H1N1 Could Hurt Local Blood Supply

Medical Director Mary J. Townsend
Medical Director Mary J. Townsend

by: Kristen Guilfoos
NewsChannel 10

Amarillo, Texas - Our community could be at risk... Coffee Memorial Blood Center fears their blood supply could quickly become depleted as the H1N1 flu continues to spread across the Panhandle region.

Dennis Brassfield is a regular at the Coffee Memorial Blood Center. "Yeah I donate about every 90 days for the past 25 years."

Lucky for Dennis, he has not yet caught the H1N1 flu. "I can't remember the last time I was sick."

But that's not the case for many other blood center regulars. Medical Director Mary J. Townsend says, "Regular donors will become ill, and we'll have fewer donors coming in."

A shortage of donors means the blood supply, which is in decent shape now, could change overnight, putting the community in danger. If worse came to worst, there might not be blood available for those who need it most.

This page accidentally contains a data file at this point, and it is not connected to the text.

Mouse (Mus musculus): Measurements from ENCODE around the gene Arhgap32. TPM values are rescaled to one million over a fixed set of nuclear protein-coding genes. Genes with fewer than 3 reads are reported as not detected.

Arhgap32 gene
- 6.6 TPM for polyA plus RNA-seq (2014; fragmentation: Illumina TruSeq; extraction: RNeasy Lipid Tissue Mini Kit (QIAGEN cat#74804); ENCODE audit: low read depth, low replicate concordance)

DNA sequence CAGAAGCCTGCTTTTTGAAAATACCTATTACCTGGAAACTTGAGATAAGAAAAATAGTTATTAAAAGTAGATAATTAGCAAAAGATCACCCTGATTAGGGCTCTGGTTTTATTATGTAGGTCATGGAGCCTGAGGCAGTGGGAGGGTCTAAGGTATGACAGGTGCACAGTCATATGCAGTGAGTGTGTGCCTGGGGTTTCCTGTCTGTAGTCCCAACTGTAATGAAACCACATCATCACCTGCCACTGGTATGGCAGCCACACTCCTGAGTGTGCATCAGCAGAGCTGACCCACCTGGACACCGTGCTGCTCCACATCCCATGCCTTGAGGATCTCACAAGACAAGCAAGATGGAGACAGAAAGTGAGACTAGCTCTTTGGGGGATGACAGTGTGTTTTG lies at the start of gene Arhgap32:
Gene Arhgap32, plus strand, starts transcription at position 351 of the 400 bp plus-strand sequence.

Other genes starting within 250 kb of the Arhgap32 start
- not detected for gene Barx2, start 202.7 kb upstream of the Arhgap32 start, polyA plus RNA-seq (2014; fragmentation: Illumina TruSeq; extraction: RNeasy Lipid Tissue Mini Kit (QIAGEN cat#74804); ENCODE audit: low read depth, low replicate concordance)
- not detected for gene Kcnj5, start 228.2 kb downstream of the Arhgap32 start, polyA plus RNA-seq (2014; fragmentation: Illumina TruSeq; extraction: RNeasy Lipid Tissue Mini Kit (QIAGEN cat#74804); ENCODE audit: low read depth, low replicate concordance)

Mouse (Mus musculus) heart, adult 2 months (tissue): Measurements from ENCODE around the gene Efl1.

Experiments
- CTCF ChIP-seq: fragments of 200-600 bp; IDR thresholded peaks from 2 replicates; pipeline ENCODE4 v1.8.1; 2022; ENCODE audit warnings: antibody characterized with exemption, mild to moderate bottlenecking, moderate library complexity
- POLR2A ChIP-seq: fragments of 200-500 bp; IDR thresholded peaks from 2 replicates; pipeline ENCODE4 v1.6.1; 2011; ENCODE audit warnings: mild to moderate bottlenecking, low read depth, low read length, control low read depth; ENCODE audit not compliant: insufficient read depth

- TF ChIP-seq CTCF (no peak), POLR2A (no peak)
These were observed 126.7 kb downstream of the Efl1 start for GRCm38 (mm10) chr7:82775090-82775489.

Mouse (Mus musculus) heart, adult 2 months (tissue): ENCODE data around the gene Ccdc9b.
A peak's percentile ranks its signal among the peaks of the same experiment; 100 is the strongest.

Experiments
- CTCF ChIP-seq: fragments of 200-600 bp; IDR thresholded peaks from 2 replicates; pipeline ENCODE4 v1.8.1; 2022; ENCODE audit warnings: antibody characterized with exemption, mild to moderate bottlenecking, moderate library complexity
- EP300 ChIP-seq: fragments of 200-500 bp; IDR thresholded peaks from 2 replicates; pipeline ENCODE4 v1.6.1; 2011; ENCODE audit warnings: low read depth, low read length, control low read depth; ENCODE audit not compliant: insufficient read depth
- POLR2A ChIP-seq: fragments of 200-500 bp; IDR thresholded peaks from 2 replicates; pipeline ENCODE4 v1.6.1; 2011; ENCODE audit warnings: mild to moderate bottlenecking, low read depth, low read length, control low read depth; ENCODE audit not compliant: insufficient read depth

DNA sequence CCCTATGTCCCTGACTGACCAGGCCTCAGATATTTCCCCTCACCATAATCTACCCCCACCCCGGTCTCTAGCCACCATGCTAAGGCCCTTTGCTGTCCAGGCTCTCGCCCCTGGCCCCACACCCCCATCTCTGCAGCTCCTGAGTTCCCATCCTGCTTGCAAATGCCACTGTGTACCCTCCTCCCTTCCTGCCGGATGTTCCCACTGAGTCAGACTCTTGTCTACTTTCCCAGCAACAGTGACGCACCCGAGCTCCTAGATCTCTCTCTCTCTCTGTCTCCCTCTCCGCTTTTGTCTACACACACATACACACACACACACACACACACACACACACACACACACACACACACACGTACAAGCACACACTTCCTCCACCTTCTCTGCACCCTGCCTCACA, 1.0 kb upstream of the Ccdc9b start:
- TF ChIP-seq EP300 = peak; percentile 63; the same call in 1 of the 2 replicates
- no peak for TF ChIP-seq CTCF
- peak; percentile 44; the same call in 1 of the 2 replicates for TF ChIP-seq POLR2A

"We still have patients at the hospital who are having surgeries. We still have oncology patients at the hospital who need platelets and plasma and red cells."

While they're taking blood donations of every type, there's one group of people in particular they are hoping walk through the doors. Surprisingly, it's those who currently have the flu... But don't come in now while you're still sick. They want to see you next week once you're healthy.

Townsend says, "At the point you actually have anti-bodies to H1N1. So if you think about it, the blood that you donate will have H1N1 anti-bodies and that's actually a population we would love to start coming in. Just wait until you're feeling really good."

If you are healthy when you donate blood, but become sick within two days after that, you need to call Coffee Memorial to let them know so they can quarantine the blood, stopping it from transfusion.

The flu and H1N1 vaccines do not affect your blood in any way, so if you had the shot, you are still eligible to donate.